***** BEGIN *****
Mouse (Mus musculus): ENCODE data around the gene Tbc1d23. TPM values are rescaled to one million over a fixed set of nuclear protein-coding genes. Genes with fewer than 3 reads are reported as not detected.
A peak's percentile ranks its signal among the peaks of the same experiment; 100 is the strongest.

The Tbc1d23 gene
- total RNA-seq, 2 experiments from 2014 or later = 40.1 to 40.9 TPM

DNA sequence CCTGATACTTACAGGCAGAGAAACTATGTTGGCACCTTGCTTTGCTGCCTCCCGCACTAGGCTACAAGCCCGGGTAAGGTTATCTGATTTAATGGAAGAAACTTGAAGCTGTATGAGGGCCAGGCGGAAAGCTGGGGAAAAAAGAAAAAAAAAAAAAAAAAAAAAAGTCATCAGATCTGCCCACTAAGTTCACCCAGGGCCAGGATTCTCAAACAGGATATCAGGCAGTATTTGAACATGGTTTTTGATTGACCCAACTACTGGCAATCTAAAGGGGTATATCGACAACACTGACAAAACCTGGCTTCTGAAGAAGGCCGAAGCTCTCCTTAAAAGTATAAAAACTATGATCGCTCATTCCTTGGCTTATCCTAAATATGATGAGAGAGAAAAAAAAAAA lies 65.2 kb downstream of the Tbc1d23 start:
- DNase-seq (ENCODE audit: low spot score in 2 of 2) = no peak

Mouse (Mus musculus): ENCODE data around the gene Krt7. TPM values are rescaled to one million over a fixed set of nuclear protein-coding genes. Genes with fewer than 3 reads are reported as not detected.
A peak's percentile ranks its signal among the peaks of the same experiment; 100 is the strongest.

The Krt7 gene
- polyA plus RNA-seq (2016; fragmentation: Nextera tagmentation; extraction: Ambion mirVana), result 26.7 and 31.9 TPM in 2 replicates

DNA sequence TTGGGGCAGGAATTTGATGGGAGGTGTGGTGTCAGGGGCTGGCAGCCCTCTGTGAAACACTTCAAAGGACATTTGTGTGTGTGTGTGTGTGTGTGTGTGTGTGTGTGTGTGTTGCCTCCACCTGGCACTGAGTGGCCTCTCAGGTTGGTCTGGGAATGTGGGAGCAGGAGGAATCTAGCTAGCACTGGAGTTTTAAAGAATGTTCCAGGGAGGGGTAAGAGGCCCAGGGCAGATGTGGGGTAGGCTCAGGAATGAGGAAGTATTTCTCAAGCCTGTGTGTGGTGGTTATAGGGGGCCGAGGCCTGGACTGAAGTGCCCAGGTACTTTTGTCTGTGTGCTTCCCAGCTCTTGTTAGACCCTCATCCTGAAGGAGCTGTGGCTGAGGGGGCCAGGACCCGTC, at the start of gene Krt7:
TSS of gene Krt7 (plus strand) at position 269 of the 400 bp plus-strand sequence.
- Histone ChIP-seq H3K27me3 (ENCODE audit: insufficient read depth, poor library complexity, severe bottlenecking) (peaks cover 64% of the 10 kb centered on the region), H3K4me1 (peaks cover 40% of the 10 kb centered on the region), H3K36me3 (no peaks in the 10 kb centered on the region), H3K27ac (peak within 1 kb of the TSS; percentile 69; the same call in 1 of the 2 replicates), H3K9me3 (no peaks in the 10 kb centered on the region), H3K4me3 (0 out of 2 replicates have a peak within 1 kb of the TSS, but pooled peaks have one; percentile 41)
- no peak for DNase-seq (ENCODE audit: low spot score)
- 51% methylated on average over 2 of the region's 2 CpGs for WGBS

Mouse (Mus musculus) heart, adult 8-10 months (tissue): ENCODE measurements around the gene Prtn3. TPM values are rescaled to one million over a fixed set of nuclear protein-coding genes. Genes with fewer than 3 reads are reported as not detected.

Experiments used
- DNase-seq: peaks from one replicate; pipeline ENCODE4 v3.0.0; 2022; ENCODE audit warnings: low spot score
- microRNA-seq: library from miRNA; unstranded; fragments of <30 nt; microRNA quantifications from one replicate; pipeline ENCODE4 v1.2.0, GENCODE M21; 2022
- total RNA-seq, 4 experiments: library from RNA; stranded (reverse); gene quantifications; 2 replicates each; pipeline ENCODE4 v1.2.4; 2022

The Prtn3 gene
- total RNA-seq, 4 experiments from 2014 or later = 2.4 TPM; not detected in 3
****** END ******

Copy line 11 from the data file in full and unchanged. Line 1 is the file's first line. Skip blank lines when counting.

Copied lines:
DNA sequence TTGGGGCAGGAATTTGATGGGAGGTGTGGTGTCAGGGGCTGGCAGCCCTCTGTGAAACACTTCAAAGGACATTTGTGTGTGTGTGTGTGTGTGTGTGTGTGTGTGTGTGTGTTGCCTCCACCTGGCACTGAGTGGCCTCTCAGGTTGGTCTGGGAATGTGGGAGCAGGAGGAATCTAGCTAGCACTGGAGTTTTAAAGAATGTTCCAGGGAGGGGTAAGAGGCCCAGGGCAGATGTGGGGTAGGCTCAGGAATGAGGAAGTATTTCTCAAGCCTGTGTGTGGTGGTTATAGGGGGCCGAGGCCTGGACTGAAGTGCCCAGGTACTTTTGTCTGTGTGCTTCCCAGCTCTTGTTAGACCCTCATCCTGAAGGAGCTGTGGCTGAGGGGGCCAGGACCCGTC, at the start of gene Krt7: